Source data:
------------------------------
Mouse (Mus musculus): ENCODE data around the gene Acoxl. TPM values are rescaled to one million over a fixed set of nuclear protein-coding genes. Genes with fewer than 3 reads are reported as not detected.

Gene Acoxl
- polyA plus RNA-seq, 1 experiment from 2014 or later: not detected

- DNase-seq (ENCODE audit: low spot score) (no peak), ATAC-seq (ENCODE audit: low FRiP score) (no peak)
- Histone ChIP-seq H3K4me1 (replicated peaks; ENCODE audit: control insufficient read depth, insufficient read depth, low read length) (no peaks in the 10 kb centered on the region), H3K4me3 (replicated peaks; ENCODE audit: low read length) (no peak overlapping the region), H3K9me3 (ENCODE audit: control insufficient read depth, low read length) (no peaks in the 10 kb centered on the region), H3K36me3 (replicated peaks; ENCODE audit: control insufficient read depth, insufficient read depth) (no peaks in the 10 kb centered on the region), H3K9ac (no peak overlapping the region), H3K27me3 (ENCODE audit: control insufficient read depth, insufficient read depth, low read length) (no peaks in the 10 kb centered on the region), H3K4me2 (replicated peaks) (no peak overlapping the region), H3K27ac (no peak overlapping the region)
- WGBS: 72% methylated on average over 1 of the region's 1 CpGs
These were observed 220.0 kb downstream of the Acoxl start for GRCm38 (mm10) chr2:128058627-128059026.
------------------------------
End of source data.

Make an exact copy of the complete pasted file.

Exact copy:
Mouse (Mus musculus): ENCODE data around the gene Acoxl. TPM values are rescaled to one million over a fixed set of nuclear protein-coding genes. Genes with fewer than 3 reads are reported as not detected.

Gene Acoxl
- polyA plus RNA-seq, 1 experiment from 2014 or later: not detected

- DNase-seq (ENCODE audit: low spot score) (no peak), ATAC-seq (ENCODE audit: low FRiP score) (no peak)
- Histone ChIP-seq H3K4me1 (replicated peaks; ENCODE audit: control insufficient read depth, insufficient read depth, low read length) (no peaks in the 10 kb centered on the region), H3K4me3 (replicated peaks; ENCODE audit: low read length) (no peak overlapping the region), H3K9me3 (ENCODE audit: control insufficient read depth, low read length) (no peaks in the 10 kb centered on the region), H3K36me3 (replicated peaks; ENCODE audit: control insufficient read depth, insufficient read depth) (no peaks in the 10 kb centered on the region), H3K9ac (no peak overlapping the region), H3K27me3 (ENCODE audit: control insufficient read depth, insufficient read depth, low read length) (no peaks in the 10 kb centered on the region), H3K4me2 (replicated peaks) (no peak overlapping the region), H3K27ac (no peak overlapping the region)
- WGBS: 72% methylated on average over 1 of the region's 1 CpGs
These were observed 220.0 kb downstream of the Acoxl start for GRCm38 (mm10) chr2:128058627-128059026.